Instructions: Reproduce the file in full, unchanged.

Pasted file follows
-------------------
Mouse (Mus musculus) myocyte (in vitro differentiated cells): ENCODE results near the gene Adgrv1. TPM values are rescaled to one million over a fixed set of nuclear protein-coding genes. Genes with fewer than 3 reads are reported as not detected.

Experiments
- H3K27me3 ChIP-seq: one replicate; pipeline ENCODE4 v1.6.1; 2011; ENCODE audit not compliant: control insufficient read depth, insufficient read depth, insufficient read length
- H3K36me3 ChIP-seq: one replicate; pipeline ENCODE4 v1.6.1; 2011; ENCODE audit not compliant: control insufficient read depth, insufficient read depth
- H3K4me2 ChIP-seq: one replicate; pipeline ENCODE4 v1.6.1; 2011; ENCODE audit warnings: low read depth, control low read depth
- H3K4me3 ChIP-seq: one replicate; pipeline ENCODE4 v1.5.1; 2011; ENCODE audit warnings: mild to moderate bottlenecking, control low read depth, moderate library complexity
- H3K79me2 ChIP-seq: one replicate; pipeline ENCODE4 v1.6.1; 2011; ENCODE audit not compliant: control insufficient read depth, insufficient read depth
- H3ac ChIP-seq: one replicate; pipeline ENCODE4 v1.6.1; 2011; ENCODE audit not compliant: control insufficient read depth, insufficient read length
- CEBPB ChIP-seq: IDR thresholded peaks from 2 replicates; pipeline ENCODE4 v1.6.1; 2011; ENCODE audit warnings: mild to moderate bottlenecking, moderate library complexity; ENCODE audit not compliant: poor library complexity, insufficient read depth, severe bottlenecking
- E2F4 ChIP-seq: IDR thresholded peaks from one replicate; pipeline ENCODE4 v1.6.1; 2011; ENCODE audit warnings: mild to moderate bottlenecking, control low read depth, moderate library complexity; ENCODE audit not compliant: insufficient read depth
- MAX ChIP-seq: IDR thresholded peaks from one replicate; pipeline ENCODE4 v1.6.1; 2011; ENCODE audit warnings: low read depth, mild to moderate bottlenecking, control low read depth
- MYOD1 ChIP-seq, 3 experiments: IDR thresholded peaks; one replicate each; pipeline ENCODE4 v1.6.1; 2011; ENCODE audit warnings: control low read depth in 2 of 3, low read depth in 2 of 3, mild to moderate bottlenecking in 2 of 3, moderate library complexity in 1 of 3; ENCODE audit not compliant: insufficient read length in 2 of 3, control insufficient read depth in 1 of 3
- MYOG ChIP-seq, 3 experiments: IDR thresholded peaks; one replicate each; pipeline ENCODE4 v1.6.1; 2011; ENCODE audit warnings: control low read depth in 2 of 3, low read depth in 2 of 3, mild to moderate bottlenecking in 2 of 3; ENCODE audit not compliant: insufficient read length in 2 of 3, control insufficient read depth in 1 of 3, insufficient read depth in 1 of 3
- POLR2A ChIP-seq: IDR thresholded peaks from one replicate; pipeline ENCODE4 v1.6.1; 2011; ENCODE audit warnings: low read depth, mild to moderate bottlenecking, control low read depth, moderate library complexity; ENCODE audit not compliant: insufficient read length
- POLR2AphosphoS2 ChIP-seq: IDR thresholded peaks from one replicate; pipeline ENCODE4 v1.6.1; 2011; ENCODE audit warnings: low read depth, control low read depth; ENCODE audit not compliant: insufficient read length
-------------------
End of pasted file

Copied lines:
Mouse (Mus musculus) myocyte (in vitro differentiated cells): ENCODE results near the gene Adgrv1. TPM values are rescaled to one million over a fixed set of nuclear protein-coding genes. Genes with fewer than 3 reads are reported as not detected.

Experiments
- H3K27me3 ChIP-seq: one replicate; pipeline ENCODE4 v1.6.1; 2011; ENCODE audit not compliant: control insufficient read depth, insufficient read depth, insufficient read length
- H3K36me3 ChIP-seq: one replicate; pipeline ENCODE4 v1.6.1; 2011; ENCODE audit not compliant: control insufficient read depth, insufficient read depth
- H3K4me2 ChIP-seq: one replicate; pipeline ENCODE4 v1.6.1; 2011; ENCODE audit warnings: low read depth, control low read depth
- H3K4me3 ChIP-seq: one replicate; pipeline ENCODE4 v1.5.1; 2011; ENCODE audit warnings: mild to moderate bottlenecking, control low read depth, moderate library complexity
- H3K79me2 ChIP-seq: one replicate; pipeline ENCODE4 v1.6.1; 2011; ENCODE audit not compliant: control insufficient read depth, insufficient read depth
- H3ac ChIP-seq: one replicate; pipeline ENCODE4 v1.6.1; 2011; ENCODE audit not compliant: control insufficient read depth, insufficient read length
- CEBPB ChIP-seq: IDR thresholded peaks from 2 replicates; pipeline ENCODE4 v1.6.1; 2011; ENCODE audit warnings: mild to moderate bottlenecking, moderate library complexity; ENCODE audit not compliant: poor library complexity, insufficient read depth, severe bottlenecking
- E2F4 ChIP-seq: IDR thresholded peaks from one replicate; pipeline ENCODE4 v1.6.1; 2011; ENCODE audit warnings: mild to moderate bottlenecking, control low read depth, moderate library complexity; ENCODE audit not compliant: insufficient read depth
- MAX ChIP-seq: IDR thresholded peaks from one replicate; pipeline ENCODE4 v1.6.1; 2011; ENCODE audit warnings: low read depth, mild to moderate bottlenecking, control low read depth
- MYOD1 ChIP-seq, 3 experiments: IDR thresholded peaks; one replicate each; pipeline ENCODE4 v1.6.1; 2011; ENCODE audit warnings: control low read depth in 2 of 3, low read depth in 2 of 3, mild to moderate bottlenecking in 2 of 3, moderate library complexity in 1 of 3; ENCODE audit not compliant: insufficient read length in 2 of 3, control insufficient read depth in 1 of 3
- MYOG ChIP-seq, 3 experiments: IDR thresholded peaks; one replicate each; pipeline ENCODE4 v1.6.1; 2011; ENCODE audit warnings: control low read depth in 2 of 3, low read depth in 2 of 3, mild to moderate bottlenecking in 2 of 3; ENCODE audit not compliant: insufficient read length in 2 of 3, control insufficient read depth in 1 of 3, insufficient read depth in 1 of 3
- POLR2A ChIP-seq: IDR thresholded peaks from one replicate; pipeline ENCODE4 v1.6.1; 2011; ENCODE audit warnings: low read depth, mild to moderate bottlenecking, control low read depth, moderate library complexity; ENCODE audit not compliant: insufficient read length
- POLR2AphosphoS2 ChIP-seq: IDR thresholded peaks from one replicate; pipeline ENCODE4 v1.6.1; 2011; ENCODE audit warnings: low read depth, control low read depth; ENCODE audit not compliant: insufficient read length